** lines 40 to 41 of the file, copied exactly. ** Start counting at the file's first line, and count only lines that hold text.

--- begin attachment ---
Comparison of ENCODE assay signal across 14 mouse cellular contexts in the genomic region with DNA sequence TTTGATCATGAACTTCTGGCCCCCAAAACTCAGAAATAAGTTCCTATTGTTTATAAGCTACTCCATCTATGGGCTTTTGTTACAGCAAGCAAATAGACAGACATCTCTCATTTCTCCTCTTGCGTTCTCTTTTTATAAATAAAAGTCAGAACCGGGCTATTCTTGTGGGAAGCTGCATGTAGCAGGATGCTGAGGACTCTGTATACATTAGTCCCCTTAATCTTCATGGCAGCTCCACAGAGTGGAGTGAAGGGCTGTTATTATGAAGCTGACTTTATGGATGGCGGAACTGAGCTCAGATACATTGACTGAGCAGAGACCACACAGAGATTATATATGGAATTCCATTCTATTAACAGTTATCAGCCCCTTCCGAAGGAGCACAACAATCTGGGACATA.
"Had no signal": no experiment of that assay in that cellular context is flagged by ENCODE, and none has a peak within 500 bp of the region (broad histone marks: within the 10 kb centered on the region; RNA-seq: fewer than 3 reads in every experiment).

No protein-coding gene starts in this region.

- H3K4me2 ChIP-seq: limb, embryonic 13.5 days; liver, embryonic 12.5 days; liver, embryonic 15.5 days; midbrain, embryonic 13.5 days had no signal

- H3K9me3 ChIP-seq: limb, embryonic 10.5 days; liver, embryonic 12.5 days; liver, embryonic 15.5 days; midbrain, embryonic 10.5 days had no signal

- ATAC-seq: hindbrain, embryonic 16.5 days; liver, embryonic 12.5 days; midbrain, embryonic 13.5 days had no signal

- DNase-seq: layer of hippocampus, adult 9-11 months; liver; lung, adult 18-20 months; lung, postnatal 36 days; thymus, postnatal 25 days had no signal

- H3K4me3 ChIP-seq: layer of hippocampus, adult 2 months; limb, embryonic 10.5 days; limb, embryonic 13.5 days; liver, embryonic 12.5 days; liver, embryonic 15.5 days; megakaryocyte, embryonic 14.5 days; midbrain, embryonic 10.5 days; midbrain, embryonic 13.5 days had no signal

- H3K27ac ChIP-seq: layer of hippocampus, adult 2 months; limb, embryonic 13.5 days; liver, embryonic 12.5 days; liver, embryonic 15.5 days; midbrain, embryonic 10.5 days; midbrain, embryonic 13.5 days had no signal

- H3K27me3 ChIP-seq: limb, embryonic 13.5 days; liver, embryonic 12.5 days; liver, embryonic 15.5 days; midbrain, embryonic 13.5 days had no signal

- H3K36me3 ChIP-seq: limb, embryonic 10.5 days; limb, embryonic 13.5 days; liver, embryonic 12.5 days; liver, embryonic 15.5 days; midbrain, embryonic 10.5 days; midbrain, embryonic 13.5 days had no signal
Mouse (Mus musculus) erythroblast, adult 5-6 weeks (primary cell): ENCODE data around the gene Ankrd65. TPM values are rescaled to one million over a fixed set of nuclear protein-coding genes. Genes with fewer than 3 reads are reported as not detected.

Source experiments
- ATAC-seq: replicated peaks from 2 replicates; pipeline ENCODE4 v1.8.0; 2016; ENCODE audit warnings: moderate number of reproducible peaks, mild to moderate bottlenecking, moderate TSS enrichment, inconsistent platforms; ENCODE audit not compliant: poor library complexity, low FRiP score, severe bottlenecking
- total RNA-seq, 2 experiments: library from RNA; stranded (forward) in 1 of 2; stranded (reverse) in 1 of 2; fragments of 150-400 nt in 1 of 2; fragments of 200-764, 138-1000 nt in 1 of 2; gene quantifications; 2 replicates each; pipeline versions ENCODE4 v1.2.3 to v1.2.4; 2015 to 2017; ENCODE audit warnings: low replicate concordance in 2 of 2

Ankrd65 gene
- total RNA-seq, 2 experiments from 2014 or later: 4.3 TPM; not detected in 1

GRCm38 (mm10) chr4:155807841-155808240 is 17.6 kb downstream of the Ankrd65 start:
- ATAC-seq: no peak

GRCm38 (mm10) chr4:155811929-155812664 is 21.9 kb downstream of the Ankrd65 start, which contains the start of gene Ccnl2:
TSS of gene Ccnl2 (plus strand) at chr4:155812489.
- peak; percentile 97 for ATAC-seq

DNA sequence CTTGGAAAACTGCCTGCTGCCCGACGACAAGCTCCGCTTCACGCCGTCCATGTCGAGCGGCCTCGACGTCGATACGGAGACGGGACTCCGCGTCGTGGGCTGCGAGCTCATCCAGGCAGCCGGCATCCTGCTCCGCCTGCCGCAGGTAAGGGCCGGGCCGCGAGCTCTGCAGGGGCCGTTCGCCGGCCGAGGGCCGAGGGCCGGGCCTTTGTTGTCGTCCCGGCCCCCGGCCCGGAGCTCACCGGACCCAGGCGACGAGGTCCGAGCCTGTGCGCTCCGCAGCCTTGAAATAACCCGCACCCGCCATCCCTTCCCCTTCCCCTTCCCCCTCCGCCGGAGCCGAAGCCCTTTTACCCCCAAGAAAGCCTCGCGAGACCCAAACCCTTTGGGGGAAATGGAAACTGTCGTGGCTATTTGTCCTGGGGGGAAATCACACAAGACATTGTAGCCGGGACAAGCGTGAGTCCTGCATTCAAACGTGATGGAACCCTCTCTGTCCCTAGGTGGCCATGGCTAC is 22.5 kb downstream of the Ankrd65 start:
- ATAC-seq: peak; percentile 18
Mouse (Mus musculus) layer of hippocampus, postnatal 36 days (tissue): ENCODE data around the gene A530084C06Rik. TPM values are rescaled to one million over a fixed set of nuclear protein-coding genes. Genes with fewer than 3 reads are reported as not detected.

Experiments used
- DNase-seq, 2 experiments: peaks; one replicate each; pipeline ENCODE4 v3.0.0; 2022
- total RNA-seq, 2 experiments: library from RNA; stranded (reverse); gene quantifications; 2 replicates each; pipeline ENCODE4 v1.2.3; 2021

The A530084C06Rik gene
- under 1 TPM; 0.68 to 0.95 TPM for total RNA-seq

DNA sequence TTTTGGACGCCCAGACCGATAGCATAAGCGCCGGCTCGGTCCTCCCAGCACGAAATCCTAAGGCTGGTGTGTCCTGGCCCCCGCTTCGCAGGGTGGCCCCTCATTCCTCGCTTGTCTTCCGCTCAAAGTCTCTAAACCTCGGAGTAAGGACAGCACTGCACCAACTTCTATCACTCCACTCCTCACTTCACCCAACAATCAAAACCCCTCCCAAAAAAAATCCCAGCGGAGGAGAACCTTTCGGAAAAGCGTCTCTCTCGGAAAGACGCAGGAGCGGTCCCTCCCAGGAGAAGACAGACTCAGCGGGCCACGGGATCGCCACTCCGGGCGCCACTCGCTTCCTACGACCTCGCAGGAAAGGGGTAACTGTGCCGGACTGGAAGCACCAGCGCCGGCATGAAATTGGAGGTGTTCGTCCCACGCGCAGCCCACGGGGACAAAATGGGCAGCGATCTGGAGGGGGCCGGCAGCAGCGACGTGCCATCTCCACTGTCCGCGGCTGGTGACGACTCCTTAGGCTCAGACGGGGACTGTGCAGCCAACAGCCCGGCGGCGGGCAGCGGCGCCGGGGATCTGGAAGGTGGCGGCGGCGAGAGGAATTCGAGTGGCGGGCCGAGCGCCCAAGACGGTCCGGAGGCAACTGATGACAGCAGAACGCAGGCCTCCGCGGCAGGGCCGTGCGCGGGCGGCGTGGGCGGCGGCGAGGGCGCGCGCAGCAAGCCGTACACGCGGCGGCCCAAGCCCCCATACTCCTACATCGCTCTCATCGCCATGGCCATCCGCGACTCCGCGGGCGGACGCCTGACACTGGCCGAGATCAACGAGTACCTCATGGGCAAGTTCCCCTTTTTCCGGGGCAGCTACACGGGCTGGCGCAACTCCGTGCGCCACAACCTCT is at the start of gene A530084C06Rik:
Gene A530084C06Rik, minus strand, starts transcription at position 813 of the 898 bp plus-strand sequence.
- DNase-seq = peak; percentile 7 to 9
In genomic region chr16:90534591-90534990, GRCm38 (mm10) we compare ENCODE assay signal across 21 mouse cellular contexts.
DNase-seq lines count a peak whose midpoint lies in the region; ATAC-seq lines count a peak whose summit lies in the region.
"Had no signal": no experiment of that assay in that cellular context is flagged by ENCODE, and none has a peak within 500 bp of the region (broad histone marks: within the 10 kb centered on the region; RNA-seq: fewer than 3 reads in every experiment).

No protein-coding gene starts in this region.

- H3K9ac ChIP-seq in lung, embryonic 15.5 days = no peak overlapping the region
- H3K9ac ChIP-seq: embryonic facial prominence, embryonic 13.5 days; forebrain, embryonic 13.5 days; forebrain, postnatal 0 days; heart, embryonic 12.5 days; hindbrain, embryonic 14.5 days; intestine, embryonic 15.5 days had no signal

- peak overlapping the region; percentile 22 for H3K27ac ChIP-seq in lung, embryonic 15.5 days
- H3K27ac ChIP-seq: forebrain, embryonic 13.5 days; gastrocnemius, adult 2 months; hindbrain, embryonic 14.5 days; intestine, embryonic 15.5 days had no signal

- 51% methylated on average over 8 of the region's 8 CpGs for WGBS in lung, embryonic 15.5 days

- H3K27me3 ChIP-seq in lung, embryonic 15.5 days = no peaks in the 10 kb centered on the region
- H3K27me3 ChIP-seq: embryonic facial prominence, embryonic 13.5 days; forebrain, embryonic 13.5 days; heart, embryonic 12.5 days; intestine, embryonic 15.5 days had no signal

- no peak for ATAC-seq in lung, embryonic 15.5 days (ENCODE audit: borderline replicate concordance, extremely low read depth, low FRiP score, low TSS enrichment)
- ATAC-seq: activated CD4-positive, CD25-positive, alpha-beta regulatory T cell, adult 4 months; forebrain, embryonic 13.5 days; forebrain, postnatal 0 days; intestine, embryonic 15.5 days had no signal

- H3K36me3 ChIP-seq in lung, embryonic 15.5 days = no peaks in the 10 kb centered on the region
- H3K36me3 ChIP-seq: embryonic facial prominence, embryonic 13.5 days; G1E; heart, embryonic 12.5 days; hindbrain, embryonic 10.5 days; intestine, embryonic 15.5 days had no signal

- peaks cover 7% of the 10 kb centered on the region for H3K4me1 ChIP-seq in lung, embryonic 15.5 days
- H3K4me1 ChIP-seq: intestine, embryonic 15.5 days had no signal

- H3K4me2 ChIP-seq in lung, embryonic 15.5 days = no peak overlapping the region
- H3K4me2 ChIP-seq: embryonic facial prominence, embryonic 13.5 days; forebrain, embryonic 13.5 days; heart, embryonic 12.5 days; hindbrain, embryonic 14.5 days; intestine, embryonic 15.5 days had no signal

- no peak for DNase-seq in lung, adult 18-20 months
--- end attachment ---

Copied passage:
- peak overlapping the region; percentile 22 for H3K27ac ChIP-seq in lung, embryonic 15.5 days
- H3K27ac ChIP-seq: forebrain, embryonic 13.5 days; gastrocnemius, adult 2 months; hindbrain, embryonic 14.5 days; intestine, embryonic 15.5 days had no signal